New Developments Over Arizona Law

Now that Arizona’s controversial immigration law is being considered by the US Supreme Court, experts are making new predictions about the outcome of the case. While experts have been saying for some time that they expect the highest court in the land to uphold some of the law – including the most controversial parts of the law – they are now also saying that the Supreme Court decision will likely not end the controversy. Instead, experts predict that legal disputes about the law will continue as opponents of the law try to get the legislation thrown out.

The US Supreme Court is considering whether the 2010 Arizona law is permitted in light of federal jurisdiction over immigration measures. This means that those who oppose the law could use other legal grounds to object to the law. They may challenge the legislation on grounds that it leads to racial profiling, for example. Since the law requires police to investigate anyone they stop who may be in the country illegally, the law may still be challenged on those grounds.

The US Supreme Court is expected to return a decision about the immigration law by the end of June. Experts predict that if the law is upheld, it will not only lead to enforcement of the law in Arizona but will also pave the way for other states to pass similarly tough immigration laws. This could pave the way for states to take a more active role in immigration enforcement. Traditionally, this role has been played by the federal government. In 2010, however, Arizona determined that the government was doing too little to prevent and stop illegal immigration. The state therefore passed the controversial immigration law. So far, five states – Utah, Alabama, Indiana, Georgia, and South Carolina – have passed Arizona-style immigration laws and a US Supreme Court decision in favor of the Arizona law could push these states as well as others to start enforcing the laws.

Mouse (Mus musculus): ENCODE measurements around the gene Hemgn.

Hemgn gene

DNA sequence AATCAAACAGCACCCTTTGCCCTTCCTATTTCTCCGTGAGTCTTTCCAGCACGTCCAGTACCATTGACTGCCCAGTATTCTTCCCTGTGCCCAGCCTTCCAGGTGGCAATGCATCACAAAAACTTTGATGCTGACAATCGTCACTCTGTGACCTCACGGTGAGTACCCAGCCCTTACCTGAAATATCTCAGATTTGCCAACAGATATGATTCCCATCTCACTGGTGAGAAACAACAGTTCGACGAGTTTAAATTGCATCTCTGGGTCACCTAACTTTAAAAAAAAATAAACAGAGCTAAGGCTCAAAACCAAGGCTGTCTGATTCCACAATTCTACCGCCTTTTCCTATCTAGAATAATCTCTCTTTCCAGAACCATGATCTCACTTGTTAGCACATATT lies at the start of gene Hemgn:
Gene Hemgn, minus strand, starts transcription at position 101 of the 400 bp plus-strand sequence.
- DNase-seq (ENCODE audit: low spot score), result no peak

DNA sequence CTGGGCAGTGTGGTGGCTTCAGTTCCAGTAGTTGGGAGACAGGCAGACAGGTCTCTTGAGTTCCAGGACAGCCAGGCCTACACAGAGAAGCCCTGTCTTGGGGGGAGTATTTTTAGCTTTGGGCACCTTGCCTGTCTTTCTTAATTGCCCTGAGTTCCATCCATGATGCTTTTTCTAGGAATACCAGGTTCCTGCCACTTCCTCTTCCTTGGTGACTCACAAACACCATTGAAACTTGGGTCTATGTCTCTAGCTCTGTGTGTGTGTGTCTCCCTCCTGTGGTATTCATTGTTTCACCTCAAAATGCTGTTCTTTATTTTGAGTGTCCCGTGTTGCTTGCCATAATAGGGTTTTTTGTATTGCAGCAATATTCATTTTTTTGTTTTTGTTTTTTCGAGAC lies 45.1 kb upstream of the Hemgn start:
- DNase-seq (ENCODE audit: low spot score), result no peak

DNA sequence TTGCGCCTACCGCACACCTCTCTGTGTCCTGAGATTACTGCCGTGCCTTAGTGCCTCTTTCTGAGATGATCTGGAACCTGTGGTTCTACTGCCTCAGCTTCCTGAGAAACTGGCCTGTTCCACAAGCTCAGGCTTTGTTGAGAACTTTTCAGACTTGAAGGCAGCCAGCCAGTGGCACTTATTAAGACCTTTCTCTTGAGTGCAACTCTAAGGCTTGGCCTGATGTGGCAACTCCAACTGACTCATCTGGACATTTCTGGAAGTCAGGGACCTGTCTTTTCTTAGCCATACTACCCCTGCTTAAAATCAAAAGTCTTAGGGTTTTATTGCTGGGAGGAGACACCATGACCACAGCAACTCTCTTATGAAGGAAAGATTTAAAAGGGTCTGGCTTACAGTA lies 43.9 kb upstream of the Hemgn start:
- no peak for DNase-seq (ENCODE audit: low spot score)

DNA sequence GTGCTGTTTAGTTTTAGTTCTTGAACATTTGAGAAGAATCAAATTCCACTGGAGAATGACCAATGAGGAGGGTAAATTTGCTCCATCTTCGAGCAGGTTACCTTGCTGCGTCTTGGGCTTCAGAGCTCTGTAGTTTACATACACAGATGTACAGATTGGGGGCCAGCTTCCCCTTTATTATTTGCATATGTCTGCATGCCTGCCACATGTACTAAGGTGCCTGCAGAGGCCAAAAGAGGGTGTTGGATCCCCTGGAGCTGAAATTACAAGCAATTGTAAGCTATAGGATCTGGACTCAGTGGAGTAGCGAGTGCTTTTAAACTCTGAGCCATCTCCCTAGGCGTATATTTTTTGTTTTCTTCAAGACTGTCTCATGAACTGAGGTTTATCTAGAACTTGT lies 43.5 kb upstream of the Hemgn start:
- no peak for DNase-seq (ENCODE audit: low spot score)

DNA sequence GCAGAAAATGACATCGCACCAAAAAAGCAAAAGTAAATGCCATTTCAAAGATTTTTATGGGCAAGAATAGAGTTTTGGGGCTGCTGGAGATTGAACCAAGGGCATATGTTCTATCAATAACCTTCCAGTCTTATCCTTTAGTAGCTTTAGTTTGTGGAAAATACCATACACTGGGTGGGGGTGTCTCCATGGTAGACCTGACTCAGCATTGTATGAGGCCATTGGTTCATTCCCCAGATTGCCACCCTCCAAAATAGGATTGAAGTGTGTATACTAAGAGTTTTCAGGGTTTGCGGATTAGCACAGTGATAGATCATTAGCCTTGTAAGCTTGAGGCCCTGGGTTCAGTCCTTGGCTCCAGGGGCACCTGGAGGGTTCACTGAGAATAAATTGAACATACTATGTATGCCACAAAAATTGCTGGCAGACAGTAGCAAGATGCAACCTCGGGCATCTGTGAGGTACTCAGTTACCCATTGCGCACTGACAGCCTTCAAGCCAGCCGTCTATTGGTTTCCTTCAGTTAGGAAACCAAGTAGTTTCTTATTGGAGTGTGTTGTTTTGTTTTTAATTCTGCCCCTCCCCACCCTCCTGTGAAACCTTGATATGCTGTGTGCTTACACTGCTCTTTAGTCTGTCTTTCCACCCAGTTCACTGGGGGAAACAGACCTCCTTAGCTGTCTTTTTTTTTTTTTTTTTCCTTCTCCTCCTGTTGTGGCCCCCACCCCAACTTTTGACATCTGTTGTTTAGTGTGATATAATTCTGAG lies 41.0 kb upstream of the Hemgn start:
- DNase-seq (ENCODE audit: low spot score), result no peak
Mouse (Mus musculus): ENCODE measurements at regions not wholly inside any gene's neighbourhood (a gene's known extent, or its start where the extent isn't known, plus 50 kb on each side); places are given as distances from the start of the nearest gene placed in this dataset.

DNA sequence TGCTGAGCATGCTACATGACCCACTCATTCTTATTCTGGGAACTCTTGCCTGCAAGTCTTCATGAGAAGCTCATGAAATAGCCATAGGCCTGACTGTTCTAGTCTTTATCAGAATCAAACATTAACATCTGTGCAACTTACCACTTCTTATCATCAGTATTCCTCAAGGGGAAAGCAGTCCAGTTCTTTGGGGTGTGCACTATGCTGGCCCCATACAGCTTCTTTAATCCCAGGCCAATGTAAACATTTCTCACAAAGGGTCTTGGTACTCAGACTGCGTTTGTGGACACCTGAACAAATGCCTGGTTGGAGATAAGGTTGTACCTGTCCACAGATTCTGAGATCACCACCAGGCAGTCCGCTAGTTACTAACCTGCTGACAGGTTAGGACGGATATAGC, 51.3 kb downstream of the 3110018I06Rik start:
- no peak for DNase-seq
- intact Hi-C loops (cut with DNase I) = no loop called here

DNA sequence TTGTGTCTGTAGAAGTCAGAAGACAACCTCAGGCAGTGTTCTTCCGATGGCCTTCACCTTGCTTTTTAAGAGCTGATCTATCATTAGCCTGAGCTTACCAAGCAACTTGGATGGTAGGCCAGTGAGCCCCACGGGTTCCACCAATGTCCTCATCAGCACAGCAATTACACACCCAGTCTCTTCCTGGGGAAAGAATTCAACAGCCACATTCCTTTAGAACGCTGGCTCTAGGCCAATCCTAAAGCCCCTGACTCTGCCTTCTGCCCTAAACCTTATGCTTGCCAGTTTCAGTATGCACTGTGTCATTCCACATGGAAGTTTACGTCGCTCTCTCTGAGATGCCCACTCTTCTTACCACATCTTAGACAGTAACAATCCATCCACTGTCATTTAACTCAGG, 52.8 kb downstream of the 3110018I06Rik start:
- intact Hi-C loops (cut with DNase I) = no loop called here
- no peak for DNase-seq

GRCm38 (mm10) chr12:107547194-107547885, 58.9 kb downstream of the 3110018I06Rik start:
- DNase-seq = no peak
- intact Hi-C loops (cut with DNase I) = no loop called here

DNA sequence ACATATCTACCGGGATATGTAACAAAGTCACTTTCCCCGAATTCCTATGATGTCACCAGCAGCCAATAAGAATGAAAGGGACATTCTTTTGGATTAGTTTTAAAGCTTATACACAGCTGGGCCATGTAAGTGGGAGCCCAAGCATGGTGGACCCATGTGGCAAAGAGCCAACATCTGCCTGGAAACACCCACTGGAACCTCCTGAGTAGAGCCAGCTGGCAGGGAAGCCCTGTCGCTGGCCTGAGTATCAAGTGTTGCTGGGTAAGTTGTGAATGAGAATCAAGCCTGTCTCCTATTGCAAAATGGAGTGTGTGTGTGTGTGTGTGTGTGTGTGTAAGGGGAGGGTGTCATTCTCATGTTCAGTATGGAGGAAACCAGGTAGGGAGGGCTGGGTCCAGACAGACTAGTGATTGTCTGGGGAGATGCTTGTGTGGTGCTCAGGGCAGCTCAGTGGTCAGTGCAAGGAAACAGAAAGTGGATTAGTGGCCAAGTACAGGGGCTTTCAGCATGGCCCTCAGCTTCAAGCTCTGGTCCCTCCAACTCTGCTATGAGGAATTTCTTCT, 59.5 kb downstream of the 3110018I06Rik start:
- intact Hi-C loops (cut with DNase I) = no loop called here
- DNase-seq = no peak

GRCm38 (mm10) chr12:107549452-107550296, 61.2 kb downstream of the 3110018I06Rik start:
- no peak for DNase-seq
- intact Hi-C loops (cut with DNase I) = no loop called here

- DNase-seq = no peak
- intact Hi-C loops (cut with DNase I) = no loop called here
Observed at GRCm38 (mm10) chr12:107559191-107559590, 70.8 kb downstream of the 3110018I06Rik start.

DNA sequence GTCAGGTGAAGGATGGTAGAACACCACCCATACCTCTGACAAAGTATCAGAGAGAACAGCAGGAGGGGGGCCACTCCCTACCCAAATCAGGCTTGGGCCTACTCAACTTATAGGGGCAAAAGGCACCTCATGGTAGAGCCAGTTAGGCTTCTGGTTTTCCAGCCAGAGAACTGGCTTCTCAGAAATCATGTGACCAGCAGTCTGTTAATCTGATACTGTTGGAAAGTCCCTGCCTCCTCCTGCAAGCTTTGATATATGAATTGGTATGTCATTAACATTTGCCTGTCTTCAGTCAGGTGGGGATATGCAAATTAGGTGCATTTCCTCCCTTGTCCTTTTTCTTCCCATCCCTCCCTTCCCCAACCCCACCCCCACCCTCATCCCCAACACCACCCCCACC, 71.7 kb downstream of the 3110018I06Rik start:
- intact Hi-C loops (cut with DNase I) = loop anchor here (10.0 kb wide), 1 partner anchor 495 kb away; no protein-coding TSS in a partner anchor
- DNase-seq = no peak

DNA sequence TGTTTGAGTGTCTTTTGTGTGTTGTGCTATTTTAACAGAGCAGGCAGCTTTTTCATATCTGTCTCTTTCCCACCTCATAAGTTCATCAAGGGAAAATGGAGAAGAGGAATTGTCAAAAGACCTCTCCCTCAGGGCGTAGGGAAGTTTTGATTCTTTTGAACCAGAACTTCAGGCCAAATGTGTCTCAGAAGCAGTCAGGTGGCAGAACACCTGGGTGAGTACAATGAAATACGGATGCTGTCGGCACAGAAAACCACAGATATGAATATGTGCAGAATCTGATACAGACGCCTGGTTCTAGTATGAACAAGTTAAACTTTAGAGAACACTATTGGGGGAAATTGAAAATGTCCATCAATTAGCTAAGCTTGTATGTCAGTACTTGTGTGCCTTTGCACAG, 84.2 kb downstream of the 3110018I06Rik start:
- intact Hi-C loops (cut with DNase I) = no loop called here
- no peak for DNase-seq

The American Civil Liberties Union and other advocacy groups have already stated that they have plans in place in case the Supreme Court decides to uphold the law. It is expected that the groups will seek to block enforcement of the Arizona law in lower courts, using another legal ground. For example, they may argue that the immigration law mandates that police extend the permitted time of traffic stops. Advocacy groups are also planning awareness and public relations campaigns to drum up support for opposition to the law. It is not clear how long the battle will continue before the law is finally struck down or enforced.